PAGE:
Identity is so much more than body. As long as you still do what you do best, still fight for those you hold close, and still pursue your passions, you’ll thrive. Maybe I’m a little biased. I did grow up playing and replaying Legend of Zelda: Majora’s Mask. There really isn’t a better game to obsess over when you’re just the person everyone else wants to see.
The irony here is great, too. A story about masks, and here I am, finally taking mine off. Two novels, several awards, over 100 short stories published under my deadname, but I’m ready—finally god damn ready—to be myself. I know it’ll be very easy for people to find my old name, my old face, all that, but I don’t mind.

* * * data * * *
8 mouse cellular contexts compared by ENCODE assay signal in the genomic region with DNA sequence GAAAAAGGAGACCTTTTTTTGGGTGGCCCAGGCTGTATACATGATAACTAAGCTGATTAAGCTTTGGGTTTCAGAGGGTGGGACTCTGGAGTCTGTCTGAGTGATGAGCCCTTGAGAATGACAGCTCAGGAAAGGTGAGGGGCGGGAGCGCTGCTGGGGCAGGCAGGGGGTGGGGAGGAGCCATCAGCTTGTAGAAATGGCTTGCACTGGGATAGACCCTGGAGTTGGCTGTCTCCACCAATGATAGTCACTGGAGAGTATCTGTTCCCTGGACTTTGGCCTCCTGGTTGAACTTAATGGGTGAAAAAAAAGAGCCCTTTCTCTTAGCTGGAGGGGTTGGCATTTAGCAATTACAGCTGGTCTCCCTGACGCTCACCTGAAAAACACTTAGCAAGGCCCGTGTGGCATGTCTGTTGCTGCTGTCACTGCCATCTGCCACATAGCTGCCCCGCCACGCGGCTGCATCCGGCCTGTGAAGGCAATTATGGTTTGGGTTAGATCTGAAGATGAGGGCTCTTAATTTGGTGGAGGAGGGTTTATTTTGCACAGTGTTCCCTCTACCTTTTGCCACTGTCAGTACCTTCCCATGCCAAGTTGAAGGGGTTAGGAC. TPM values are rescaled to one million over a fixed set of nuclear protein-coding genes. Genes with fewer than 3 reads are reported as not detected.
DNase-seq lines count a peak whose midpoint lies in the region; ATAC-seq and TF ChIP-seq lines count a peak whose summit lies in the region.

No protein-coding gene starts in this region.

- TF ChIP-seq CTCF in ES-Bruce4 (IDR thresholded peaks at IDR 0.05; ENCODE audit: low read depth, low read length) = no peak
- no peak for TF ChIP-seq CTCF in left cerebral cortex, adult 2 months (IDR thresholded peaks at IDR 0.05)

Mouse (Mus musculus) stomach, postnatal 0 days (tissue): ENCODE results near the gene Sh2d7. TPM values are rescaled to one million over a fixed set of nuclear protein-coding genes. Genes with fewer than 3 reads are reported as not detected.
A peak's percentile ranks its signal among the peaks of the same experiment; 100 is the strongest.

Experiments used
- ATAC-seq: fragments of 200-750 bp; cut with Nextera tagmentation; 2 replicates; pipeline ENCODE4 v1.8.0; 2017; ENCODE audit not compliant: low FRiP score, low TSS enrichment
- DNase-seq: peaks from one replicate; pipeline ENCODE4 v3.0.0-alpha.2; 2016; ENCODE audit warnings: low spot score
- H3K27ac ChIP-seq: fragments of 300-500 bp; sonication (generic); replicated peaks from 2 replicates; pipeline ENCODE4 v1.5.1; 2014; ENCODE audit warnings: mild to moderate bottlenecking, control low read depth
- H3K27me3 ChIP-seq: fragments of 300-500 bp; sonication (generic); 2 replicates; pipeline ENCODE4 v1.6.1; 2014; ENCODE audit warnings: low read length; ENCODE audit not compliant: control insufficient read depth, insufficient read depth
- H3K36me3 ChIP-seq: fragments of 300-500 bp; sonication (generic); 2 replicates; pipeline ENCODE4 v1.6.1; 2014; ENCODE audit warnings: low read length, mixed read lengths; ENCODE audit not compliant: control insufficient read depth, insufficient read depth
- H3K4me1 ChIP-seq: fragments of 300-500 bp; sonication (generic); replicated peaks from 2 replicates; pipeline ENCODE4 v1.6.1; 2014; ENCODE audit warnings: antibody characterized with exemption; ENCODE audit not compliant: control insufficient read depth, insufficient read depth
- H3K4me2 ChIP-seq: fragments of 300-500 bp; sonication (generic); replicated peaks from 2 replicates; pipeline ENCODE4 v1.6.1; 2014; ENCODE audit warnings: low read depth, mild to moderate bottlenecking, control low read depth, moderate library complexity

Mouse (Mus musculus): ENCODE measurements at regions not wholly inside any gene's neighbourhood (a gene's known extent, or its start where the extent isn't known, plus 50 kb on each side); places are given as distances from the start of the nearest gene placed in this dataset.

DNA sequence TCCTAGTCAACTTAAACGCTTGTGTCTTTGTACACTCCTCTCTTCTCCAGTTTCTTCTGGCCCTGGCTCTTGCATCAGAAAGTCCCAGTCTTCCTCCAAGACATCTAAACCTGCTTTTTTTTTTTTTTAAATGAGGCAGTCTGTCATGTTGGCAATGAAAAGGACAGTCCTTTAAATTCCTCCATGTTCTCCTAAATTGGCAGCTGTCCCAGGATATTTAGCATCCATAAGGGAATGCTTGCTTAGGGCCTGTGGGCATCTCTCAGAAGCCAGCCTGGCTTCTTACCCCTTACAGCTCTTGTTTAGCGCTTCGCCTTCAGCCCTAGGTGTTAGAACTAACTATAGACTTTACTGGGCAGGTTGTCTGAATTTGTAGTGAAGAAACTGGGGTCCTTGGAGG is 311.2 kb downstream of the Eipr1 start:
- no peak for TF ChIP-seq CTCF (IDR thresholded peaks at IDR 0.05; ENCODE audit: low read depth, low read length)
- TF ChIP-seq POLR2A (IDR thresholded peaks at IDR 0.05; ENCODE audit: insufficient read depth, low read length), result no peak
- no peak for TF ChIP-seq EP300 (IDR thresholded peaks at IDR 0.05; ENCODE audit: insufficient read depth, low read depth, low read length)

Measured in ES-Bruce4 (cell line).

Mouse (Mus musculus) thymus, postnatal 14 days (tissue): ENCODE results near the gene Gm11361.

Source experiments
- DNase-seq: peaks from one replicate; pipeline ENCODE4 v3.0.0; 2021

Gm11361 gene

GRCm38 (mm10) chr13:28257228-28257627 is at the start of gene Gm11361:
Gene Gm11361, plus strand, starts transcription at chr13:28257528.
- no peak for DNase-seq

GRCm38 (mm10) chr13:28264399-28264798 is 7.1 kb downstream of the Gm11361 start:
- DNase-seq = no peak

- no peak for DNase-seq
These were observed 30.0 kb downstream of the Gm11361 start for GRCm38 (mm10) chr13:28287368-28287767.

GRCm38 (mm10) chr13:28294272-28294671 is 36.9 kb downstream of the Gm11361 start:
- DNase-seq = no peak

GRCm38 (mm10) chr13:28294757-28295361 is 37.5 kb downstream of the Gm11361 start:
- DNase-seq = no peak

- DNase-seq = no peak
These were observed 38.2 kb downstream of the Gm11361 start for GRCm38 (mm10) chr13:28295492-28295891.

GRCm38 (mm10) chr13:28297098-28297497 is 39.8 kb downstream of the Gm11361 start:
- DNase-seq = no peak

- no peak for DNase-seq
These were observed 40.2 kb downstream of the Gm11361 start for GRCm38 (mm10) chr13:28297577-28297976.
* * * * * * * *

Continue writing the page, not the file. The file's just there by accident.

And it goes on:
Some people run away from their pasts. I like to look back and see how far I’ve come.
So here you go. Consider this essay “The Mask of Identity.”
E.N. Dahl, at your service.
E.N. Dahl is a novelist and award-winning screenwriter from coastal NJ. She’s the author of the upcoming Nova EXE, among other works, and her short fiction has appeared with Radiant Crown Press, Helios Quarterly, Sci-Phi Journal, The Literary Hatchet, Thunderdome Press, Pleaides, and Rain Taxi, among others. When not writing, she can be found doing yoga or streaming the worst movies Netflix has to offer.